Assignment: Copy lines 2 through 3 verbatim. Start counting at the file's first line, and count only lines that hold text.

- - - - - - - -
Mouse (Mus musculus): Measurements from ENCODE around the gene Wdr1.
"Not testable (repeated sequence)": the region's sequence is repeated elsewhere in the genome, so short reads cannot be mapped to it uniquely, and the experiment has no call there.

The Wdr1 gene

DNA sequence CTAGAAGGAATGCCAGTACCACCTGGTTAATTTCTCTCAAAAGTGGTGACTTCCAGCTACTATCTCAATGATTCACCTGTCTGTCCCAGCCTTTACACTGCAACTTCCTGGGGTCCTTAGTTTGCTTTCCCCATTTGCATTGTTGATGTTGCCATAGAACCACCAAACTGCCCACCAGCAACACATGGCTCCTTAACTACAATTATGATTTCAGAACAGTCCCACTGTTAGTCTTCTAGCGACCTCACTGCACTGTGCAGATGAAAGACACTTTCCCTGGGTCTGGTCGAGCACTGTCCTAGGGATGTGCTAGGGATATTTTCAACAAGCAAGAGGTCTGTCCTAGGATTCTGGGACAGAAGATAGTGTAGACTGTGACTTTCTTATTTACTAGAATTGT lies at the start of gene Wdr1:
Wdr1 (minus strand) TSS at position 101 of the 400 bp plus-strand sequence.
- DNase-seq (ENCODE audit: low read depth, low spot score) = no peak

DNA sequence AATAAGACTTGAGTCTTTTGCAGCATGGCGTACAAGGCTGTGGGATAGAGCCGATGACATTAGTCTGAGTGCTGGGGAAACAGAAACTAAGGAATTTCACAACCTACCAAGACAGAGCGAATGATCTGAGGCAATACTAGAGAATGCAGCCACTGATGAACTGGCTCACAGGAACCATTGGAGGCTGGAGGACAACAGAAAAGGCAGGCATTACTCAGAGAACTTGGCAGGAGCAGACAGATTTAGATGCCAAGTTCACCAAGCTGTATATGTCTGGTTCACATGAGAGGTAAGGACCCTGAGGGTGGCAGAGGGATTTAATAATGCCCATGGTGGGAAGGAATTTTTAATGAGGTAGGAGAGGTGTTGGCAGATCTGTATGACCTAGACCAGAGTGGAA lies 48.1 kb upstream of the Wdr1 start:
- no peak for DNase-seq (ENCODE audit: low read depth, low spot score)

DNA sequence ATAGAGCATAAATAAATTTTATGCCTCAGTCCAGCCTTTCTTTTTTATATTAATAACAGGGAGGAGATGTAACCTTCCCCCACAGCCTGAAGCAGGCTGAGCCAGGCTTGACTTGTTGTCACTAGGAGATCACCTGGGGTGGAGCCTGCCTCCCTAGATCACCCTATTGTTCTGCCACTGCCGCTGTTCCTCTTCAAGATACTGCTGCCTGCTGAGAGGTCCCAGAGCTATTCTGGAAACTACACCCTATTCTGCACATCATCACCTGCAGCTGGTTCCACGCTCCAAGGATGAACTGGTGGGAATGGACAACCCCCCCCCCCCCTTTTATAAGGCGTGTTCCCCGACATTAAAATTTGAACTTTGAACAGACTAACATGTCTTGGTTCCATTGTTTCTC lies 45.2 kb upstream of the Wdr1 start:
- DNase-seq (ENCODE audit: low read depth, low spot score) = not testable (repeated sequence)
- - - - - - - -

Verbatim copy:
"Not testable (repeated sequence)": the region's sequence is repeated elsewhere in the genome, so short reads cannot be mapped to it uniquely, and the experiment has no call there.

The Wdr1 gene